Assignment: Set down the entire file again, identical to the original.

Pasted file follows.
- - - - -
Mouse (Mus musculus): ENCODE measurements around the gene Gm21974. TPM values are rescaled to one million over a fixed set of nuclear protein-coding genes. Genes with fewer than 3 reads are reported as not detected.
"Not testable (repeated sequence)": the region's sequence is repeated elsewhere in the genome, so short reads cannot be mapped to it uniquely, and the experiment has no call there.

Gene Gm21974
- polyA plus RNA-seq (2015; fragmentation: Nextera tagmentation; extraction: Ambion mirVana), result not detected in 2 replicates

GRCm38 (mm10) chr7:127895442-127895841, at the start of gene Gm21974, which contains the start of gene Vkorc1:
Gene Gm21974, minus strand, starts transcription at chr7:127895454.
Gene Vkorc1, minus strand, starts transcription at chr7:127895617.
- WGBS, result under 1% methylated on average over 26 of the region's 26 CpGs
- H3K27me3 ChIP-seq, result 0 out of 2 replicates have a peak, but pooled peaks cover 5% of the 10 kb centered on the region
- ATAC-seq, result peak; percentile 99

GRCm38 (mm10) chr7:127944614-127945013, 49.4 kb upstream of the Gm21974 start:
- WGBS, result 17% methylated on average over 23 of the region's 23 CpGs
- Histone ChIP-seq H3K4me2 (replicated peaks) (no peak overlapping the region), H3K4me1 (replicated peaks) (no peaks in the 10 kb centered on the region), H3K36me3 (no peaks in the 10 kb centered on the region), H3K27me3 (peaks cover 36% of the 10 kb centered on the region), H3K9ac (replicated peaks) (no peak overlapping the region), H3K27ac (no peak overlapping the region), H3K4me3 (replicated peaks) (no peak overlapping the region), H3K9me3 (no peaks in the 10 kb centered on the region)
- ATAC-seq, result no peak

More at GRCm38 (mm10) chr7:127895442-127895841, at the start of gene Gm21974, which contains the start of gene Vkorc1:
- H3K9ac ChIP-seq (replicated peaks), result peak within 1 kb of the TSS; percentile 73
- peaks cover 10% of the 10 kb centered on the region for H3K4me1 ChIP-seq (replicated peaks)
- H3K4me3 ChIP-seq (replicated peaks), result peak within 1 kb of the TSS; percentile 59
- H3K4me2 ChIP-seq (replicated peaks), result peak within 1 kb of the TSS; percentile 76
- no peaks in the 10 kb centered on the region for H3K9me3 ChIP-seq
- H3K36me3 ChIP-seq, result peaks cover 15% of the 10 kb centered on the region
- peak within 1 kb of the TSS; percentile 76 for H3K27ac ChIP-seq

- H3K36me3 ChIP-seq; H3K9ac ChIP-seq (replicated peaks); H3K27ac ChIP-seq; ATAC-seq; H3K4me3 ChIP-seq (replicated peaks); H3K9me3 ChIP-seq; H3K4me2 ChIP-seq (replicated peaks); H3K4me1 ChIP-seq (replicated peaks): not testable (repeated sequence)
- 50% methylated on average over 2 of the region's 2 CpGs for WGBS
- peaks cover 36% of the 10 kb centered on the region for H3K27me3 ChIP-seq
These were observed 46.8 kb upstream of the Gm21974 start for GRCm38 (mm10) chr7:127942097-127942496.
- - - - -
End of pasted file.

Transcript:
Mouse (Mus musculus): ENCODE measurements around the gene Gm21974. TPM values are rescaled to one million over a fixed set of nuclear protein-coding genes. Genes with fewer than 3 reads are reported as not detected.
"Not testable (repeated sequence)": the region's sequence is repeated elsewhere in the genome, so short reads cannot be mapped to it uniquely, and the experiment has no call there.

Gene Gm21974
- polyA plus RNA-seq (2015; fragmentation: Nextera tagmentation; extraction: Ambion mirVana), result not detected in 2 replicates

GRCm38 (mm10) chr7:127895442-127895841, at the start of gene Gm21974, which contains the start of gene Vkorc1:
Gene Gm21974, minus strand, starts transcription at chr7:127895454.
Gene Vkorc1, minus strand, starts transcription at chr7:127895617.
- WGBS, result under 1% methylated on average over 26 of the region's 26 CpGs
- H3K27me3 ChIP-seq, result 0 out of 2 replicates have a peak, but pooled peaks cover 5% of the 10 kb centered on the region
- ATAC-seq, result peak; percentile 99

GRCm38 (mm10) chr7:127944614-127945013, 49.4 kb upstream of the Gm21974 start:
- WGBS, result 17% methylated on average over 23 of the region's 23 CpGs
- Histone ChIP-seq H3K4me2 (replicated peaks) (no peak overlapping the region), H3K4me1 (replicated peaks) (no peaks in the 10 kb centered on the region), H3K36me3 (no peaks in the 10 kb centered on the region), H3K27me3 (peaks cover 36% of the 10 kb centered on the region), H3K9ac (replicated peaks) (no peak overlapping the region), H3K27ac (no peak overlapping the region), H3K4me3 (replicated peaks) (no peak overlapping the region), H3K9me3 (no peaks in the 10 kb centered on the region)
- ATAC-seq, result no peak

More at GRCm38 (mm10) chr7:127895442-127895841, at the start of gene Gm21974, which contains the start of gene Vkorc1:
- H3K9ac ChIP-seq (replicated peaks), result peak within 1 kb of the TSS; percentile 73
- peaks cover 10% of the 10 kb centered on the region for H3K4me1 ChIP-seq (replicated peaks)
- H3K4me3 ChIP-seq (replicated peaks), result peak within 1 kb of the TSS; percentile 59
- H3K4me2 ChIP-seq (replicated peaks), result peak within 1 kb of the TSS; percentile 76
- no peaks in the 10 kb centered on the region for H3K9me3 ChIP-seq
- H3K36me3 ChIP-seq, result peaks cover 15% of the 10 kb centered on the region
- peak within 1 kb of the TSS; percentile 76 for H3K27ac ChIP-seq

- H3K36me3 ChIP-seq; H3K9ac ChIP-seq (replicated peaks); H3K27ac ChIP-seq; ATAC-seq; H3K4me3 ChIP-seq (replicated peaks); H3K9me3 ChIP-seq; H3K4me2 ChIP-seq (replicated peaks); H3K4me1 ChIP-seq (replicated peaks): not testable (repeated sequence)
- 50% methylated on average over 2 of the region's 2 CpGs for WGBS
- peaks cover 36% of the 10 kb centered on the region for H3K27me3 ChIP-seq
These were observed 46.8 kb upstream of the Gm21974 start for GRCm38 (mm10) chr7:127942097-127942496.